If no command is specified, a login session is started on the remote host. Otherwise, the command is executed with its arguments.

Ssh1 establishes a connection with an SSH daemon on the remote host. The daemon sends to ssh1 its RSA public host key and session key. Using these, ssh1 sends a session key which, presumably, only the daemon can decipher. After this, both sides start encrypting their data with this session key.

When the daemon's host key has been received, ssh1 looks it up in $home/lib/keyring and in /sys/lib/ssh/keyring. If the key is found there, and it matches the received key, ssh1 is satisfied. If not, ssh1 reports this and offers to add the key to $home/lib/keyring.

Over the encrypted channel, ssh1 attempts to convince the daemon to accept the call using the listed authentication protocols (see the –A option above).

The preferred way to authenticate is a netkey–style challenge/response or via a SecurID token. SSH users on other systems than Plan 9 should enable TIS_Authentication.

When the connection is authenticated, the given command line, (by default, a login shell) is executed on the remote host.
The SSH protocol allows clients to make outgoing TCP calls via the server. Sshnet establishes an SSH connection and, rather than execute a remote command, presents the remote server's TCP stack as a network stack (see the discussion of TCP in ip(3)) mounted at mtpt (default /net), optionally posting a 9P service descriptor for the new file system as /srv/service. The –A and –c arguments are as for ssh1.
Scp uses ssh to copy files from one host to another. A remote file is identified by a host name, a colon and a file name (no spaces). Scp can copy files from remote hosts and to remote hosts.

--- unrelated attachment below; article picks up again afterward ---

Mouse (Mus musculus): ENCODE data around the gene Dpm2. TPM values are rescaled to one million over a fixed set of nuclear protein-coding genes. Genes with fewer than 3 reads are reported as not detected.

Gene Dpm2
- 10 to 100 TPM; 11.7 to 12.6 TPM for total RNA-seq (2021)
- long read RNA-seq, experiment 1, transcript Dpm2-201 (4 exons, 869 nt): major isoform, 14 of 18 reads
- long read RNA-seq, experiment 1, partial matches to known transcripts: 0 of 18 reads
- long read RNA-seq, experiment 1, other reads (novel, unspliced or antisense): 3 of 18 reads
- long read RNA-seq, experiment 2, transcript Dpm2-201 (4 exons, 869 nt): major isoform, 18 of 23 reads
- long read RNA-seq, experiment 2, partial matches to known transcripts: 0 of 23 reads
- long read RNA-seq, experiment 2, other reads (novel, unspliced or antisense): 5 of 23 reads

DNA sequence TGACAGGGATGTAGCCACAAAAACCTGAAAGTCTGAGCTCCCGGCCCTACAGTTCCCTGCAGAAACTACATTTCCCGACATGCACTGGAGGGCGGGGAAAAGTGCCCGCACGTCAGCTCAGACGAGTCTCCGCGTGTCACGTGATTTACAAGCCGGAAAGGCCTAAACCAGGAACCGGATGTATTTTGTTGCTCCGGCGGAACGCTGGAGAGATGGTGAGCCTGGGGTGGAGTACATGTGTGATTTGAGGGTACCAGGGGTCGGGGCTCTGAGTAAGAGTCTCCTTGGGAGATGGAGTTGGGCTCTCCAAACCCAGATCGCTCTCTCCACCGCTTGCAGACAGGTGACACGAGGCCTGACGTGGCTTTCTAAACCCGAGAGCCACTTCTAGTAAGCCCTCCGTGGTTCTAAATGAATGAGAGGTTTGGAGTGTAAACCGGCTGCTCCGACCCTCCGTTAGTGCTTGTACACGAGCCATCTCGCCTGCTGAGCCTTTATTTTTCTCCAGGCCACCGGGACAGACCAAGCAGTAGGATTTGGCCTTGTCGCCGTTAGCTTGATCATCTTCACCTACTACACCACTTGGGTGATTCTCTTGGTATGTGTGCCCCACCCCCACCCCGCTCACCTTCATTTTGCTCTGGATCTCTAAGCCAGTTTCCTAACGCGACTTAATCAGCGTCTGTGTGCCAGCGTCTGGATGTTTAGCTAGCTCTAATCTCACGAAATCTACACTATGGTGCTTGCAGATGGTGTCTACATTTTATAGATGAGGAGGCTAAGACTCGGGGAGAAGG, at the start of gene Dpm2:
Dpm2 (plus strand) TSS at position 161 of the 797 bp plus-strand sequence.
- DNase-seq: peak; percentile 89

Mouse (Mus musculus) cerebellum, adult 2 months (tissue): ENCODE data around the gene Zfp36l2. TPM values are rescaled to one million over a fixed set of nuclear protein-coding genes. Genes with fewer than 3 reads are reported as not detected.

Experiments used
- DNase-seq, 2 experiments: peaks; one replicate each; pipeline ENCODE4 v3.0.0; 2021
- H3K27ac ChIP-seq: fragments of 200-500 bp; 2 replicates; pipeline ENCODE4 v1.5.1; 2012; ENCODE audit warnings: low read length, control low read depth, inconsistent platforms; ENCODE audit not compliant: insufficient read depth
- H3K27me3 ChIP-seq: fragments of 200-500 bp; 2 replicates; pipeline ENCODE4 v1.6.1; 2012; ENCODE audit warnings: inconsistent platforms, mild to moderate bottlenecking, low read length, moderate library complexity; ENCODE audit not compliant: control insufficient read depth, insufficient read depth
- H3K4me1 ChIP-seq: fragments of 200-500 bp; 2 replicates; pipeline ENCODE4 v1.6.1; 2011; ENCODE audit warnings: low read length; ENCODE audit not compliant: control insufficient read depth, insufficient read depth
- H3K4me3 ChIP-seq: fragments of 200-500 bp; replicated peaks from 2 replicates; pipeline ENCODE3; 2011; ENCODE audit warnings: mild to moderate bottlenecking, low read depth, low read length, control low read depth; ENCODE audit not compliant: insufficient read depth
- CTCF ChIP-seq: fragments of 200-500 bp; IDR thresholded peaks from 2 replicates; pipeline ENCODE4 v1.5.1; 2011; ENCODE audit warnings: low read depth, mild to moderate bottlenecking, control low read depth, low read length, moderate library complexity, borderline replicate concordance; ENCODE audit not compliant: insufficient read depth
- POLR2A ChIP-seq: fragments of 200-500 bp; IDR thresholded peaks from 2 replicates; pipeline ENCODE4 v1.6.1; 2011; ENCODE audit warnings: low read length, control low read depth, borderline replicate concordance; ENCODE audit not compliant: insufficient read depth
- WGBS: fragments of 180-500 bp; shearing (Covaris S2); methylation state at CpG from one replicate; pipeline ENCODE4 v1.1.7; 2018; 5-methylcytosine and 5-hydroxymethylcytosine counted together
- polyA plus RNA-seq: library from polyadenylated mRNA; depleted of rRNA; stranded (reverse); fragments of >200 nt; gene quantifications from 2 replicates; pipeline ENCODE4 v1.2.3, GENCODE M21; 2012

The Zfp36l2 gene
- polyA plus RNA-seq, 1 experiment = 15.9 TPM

Server and Keys
Sshserve is the server that services SSH calls from remote hosts. The –A and –c options set valid authentication methods and ciphers as for ssh1, except that there is no rsa authentication method. Unlike in ssh1, the list is not ordered: the server presents a set and the client makes the choice. The default sets are tis and blowfish rc4 3des. The –i option prevents reading the client's ID–string line and assumes its ID string to be id–string. By default, users start with the namespace defined in /lib/namespace. Users in group noworld in /adm/users start with the namespace defined in /lib/namespace.noworld. Sshserve does not provide the TCP forwarding functionality used by sshnet, because many Unix clients present this capability in an insecure manner.

Sshserve requires that factotum(4) hold the host key, identified by having attributes proto=rsa service=sshserve. To generate a host key:
auth/rsagen –t 'service=sshserve' >/mnt/factotum/ctl

To extract the public part of the host key in the form used by SSH key rings:
grep 'service=sshserve' /mnt/factotum/ctl | auth/rsa2ssh

System key ring file containing public keys for remote SSH clients and servers.
Personal key ring file containing public keys for remote SSH clients and servers.


con(1), cpu(1), ssh2(1), factotum(4), authsrv(6), rsa(8)